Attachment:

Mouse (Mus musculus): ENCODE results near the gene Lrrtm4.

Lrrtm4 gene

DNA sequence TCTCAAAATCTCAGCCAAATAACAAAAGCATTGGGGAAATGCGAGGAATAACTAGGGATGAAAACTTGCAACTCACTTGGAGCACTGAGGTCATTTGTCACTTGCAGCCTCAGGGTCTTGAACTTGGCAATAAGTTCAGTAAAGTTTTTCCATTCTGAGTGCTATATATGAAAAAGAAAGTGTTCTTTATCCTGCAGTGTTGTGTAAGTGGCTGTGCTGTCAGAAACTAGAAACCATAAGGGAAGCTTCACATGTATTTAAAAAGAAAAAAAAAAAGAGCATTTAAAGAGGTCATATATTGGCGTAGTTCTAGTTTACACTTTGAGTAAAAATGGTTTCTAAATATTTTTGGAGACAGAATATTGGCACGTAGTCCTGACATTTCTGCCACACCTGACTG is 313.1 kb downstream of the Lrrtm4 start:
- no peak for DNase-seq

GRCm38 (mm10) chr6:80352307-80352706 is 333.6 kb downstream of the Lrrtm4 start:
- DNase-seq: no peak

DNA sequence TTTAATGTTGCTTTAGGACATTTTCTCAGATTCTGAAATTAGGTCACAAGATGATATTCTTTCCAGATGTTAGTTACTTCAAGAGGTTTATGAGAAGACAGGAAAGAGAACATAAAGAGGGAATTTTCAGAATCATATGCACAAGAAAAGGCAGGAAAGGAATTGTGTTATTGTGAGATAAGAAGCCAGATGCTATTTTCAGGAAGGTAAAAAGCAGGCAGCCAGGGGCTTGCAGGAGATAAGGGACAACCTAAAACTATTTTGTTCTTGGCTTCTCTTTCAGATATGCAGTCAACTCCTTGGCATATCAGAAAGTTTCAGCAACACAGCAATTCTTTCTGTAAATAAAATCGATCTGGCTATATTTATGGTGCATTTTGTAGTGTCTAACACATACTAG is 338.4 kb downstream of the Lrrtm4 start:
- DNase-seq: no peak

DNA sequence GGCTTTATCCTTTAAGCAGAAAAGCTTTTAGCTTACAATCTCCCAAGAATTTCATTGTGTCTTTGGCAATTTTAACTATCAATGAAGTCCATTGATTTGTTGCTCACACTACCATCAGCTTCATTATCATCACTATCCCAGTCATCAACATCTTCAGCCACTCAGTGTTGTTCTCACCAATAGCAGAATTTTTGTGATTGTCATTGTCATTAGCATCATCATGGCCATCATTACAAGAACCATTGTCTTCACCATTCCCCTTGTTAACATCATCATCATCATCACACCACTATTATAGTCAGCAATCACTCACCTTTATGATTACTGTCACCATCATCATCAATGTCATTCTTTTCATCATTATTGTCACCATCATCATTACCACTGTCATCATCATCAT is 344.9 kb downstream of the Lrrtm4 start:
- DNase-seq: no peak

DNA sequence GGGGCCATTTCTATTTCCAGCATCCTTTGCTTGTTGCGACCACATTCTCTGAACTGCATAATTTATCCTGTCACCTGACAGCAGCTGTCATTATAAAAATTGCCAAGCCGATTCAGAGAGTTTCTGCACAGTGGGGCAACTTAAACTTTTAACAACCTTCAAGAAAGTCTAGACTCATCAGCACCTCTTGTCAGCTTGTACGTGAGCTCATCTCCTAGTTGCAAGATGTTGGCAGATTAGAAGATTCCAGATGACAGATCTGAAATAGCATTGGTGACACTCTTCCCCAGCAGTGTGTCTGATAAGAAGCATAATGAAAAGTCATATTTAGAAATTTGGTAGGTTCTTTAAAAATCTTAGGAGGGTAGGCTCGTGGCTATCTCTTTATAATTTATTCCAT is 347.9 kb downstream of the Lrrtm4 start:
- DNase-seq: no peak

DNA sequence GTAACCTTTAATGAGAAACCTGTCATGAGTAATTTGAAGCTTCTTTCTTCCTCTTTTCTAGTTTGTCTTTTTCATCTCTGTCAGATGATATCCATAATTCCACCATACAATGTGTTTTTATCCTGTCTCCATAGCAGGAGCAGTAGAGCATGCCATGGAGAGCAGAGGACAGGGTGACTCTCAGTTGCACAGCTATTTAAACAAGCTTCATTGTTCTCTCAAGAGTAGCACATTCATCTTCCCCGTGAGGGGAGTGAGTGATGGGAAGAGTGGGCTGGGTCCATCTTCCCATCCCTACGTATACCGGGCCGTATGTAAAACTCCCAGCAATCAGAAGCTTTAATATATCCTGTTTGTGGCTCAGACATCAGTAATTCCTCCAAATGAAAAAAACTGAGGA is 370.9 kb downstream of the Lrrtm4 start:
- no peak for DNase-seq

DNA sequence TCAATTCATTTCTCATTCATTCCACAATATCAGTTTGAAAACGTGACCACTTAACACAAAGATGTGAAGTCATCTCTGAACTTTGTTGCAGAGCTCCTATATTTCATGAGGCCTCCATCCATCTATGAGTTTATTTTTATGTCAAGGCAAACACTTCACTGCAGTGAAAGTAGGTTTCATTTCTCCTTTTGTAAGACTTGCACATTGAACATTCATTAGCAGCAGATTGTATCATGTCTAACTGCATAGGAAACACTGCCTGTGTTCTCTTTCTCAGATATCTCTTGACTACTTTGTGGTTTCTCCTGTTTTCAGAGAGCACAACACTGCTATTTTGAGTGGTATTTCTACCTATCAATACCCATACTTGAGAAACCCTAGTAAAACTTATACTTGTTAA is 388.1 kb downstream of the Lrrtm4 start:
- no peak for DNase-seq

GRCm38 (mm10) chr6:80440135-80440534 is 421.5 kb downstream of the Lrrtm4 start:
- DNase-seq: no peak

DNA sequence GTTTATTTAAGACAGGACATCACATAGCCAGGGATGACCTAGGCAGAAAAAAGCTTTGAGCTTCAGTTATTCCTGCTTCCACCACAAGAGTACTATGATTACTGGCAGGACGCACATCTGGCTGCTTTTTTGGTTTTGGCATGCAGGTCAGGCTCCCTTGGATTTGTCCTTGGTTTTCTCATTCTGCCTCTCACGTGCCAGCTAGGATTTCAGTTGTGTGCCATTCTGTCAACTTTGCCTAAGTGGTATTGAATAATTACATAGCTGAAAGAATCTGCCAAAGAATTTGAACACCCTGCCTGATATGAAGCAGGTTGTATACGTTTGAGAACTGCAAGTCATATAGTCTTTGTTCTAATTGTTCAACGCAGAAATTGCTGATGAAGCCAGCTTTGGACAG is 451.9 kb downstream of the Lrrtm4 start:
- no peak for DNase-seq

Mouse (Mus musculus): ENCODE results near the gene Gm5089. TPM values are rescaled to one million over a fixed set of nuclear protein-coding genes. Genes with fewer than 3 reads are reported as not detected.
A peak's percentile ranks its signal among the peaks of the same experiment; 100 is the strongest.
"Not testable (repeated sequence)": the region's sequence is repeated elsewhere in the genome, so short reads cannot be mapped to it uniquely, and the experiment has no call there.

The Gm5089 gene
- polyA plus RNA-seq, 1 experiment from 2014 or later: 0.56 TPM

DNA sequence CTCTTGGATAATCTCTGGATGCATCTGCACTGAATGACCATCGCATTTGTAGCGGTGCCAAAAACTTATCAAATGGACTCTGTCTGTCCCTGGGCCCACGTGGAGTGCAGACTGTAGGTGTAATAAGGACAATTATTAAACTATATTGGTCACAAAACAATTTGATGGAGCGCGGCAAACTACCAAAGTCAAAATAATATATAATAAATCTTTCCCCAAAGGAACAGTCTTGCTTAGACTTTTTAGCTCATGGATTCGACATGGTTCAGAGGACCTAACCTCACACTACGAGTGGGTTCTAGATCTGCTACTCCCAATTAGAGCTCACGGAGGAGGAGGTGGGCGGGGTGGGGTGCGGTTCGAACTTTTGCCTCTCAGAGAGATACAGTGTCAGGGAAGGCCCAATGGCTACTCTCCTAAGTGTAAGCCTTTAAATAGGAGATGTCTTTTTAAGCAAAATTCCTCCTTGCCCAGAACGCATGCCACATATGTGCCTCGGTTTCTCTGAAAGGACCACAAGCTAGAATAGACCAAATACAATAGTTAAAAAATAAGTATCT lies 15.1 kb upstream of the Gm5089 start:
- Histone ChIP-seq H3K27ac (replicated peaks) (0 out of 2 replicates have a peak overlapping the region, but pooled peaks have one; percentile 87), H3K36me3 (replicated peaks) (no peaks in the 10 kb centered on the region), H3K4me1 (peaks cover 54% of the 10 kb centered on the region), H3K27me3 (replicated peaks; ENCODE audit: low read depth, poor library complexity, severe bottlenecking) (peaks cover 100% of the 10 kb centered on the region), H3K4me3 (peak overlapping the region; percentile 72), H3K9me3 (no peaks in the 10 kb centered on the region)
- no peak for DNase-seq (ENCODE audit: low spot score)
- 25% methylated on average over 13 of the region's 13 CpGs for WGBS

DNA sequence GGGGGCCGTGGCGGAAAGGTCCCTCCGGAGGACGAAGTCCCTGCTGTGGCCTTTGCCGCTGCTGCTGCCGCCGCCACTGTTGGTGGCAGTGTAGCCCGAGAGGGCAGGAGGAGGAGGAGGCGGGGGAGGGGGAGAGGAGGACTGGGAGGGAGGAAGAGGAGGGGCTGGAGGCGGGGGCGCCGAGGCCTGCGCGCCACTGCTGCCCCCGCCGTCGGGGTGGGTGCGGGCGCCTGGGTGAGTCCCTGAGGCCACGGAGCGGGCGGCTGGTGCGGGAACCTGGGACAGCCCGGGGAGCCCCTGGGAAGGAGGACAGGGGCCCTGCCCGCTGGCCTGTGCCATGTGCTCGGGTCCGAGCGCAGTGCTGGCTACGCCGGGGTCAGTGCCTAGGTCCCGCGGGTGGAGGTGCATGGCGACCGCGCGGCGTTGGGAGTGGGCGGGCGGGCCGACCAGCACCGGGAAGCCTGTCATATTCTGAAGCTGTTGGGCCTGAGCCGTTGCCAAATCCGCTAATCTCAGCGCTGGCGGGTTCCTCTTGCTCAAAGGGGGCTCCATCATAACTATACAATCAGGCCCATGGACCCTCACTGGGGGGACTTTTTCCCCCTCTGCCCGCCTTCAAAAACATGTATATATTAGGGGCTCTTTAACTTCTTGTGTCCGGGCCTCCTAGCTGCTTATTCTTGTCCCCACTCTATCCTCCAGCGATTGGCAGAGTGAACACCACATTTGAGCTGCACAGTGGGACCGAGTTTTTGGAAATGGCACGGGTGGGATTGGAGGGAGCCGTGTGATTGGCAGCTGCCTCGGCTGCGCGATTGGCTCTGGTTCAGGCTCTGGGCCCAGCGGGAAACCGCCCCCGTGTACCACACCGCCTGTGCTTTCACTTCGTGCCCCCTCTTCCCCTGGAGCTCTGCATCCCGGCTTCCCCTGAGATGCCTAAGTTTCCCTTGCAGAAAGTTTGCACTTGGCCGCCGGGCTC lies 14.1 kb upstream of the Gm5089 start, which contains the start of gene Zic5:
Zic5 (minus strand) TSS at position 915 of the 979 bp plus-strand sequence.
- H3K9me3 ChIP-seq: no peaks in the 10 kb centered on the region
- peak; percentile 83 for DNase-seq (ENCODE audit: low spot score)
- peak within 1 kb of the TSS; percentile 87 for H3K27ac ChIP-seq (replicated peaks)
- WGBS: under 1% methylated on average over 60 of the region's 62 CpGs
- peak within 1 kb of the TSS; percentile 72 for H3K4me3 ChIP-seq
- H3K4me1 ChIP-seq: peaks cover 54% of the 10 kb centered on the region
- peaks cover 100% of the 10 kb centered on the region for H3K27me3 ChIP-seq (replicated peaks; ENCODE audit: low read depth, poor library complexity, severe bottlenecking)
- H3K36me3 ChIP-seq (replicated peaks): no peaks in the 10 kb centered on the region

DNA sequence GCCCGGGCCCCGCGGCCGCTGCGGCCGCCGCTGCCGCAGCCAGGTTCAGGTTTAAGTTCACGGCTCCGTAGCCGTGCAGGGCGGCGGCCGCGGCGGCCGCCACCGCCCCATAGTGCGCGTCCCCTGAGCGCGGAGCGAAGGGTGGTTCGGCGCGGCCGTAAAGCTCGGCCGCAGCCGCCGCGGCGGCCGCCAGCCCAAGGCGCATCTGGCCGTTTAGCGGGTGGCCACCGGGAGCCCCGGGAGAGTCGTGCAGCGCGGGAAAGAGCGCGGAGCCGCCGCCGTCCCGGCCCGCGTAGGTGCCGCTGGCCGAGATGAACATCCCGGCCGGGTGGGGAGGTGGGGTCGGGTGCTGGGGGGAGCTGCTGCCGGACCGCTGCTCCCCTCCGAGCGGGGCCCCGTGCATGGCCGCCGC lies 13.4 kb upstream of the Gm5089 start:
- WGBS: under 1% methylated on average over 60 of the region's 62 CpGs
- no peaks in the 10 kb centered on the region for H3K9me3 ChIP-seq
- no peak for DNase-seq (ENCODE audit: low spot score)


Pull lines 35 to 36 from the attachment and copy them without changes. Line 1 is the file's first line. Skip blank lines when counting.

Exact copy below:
- WGBS: under 1% methylated on average over 60 of the region's 62 CpGs
- peak within 1 kb of the TSS; percentile 72 for H3K4me3 ChIP-seq